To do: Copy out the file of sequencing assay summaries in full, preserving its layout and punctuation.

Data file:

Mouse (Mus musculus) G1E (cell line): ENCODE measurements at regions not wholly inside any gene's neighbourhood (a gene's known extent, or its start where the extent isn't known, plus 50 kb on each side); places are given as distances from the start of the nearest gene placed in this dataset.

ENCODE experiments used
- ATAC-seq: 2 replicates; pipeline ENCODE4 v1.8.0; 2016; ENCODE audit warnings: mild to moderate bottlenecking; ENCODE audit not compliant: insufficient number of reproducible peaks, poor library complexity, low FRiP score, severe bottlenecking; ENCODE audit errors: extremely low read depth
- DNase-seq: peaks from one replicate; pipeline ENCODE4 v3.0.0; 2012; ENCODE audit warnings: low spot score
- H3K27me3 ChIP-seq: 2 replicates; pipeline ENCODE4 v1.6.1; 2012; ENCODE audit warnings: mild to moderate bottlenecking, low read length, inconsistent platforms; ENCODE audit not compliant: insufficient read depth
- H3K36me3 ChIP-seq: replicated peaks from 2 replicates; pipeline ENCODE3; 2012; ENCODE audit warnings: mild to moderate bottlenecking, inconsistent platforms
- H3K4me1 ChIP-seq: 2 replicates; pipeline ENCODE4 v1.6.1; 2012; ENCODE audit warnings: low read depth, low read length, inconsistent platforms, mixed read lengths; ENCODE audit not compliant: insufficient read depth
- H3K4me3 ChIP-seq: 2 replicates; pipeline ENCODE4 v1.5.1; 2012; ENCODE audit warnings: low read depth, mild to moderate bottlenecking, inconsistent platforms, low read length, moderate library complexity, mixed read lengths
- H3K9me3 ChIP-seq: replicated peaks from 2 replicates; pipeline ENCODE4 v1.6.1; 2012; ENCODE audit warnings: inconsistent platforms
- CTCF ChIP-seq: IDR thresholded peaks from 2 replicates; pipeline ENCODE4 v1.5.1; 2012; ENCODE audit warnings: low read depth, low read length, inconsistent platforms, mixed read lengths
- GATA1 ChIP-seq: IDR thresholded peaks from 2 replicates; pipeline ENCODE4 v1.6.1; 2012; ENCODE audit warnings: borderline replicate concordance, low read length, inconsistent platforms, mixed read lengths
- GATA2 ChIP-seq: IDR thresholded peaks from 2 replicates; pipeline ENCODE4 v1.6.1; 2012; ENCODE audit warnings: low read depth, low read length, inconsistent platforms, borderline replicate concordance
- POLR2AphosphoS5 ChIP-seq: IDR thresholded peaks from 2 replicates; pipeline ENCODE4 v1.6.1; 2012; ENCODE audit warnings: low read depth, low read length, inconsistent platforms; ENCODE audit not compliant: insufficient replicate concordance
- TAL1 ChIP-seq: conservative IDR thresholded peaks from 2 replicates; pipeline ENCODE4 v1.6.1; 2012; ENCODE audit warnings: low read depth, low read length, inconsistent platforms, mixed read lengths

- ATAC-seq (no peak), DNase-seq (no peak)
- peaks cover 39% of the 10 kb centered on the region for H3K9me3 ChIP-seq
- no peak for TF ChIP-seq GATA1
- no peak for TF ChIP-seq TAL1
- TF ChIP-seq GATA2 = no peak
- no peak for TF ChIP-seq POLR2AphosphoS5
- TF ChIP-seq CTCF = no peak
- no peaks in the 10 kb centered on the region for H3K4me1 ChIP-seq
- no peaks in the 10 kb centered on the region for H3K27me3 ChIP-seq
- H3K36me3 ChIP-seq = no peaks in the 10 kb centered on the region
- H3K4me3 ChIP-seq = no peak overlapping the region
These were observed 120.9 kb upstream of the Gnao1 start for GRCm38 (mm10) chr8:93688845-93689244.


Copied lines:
Mouse (Mus musculus) G1E (cell line): ENCODE measurements at regions not wholly inside any gene's neighbourhood (a gene's known extent, or its start where the extent isn't known, plus 50 kb on each side); places are given as distances from the start of the nearest gene placed in this dataset.

ENCODE experiments used
- ATAC-seq: 2 replicates; pipeline ENCODE4 v1.8.0; 2016; ENCODE audit warnings: mild to moderate bottlenecking; ENCODE audit not compliant: insufficient number of reproducible peaks, poor library complexity, low FRiP score, severe bottlenecking; ENCODE audit errors: extremely low read depth
- DNase-seq: peaks from one replicate; pipeline ENCODE4 v3.0.0; 2012; ENCODE audit warnings: low spot score
- H3K27me3 ChIP-seq: 2 replicates; pipeline ENCODE4 v1.6.1; 2012; ENCODE audit warnings: mild to moderate bottlenecking, low read length, inconsistent platforms; ENCODE audit not compliant: insufficient read depth
- H3K36me3 ChIP-seq: replicated peaks from 2 replicates; pipeline ENCODE3; 2012; ENCODE audit warnings: mild to moderate bottlenecking, inconsistent platforms
- H3K4me1 ChIP-seq: 2 replicates; pipeline ENCODE4 v1.6.1; 2012; ENCODE audit warnings: low read depth, low read length, inconsistent platforms, mixed read lengths; ENCODE audit not compliant: insufficient read depth
- H3K4me3 ChIP-seq: 2 replicates; pipeline ENCODE4 v1.5.1; 2012; ENCODE audit warnings: low read depth, mild to moderate bottlenecking, inconsistent platforms, low read length, moderate library complexity, mixed read lengths
- H3K9me3 ChIP-seq: replicated peaks from 2 replicates; pipeline ENCODE4 v1.6.1; 2012; ENCODE audit warnings: inconsistent platforms
- CTCF ChIP-seq: IDR thresholded peaks from 2 replicates; pipeline ENCODE4 v1.5.1; 2012; ENCODE audit warnings: low read depth, low read length, inconsistent platforms, mixed read lengths
- GATA1 ChIP-seq: IDR thresholded peaks from 2 replicates; pipeline ENCODE4 v1.6.1; 2012; ENCODE audit warnings: borderline replicate concordance, low read length, inconsistent platforms, mixed read lengths
- GATA2 ChIP-seq: IDR thresholded peaks from 2 replicates; pipeline ENCODE4 v1.6.1; 2012; ENCODE audit warnings: low read depth, low read length, inconsistent platforms, borderline replicate concordance
- POLR2AphosphoS5 ChIP-seq: IDR thresholded peaks from 2 replicates; pipeline ENCODE4 v1.6.1; 2012; ENCODE audit warnings: low read depth, low read length, inconsistent platforms; ENCODE audit not compliant: insufficient replicate concordance
- TAL1 ChIP-seq: conservative IDR thresholded peaks from 2 replicates; pipeline ENCODE4 v1.6.1; 2012; ENCODE audit warnings: low read depth, low read length, inconsistent platforms, mixed read lengths

- ATAC-seq (no peak), DNase-seq (no peak)
- peaks cover 39% of the 10 kb centered on the region for H3K9me3 ChIP-seq
- no peak for TF ChIP-seq GATA1
- no peak for TF ChIP-seq TAL1
- TF ChIP-seq GATA2 = no peak
- no peak for TF ChIP-seq POLR2AphosphoS5
- TF ChIP-seq CTCF = no peak
- no peaks in the 10 kb centered on the region for H3K4me1 ChIP-seq
- no peaks in the 10 kb centered on the region for H3K27me3 ChIP-seq
- H3K36me3 ChIP-seq = no peaks in the 10 kb centered on the region
- H3K4me3 ChIP-seq = no peak overlapping the region
These were observed 120.9 kb upstream of the Gnao1 start for GRCm38 (mm10) chr8:93688845-93689244.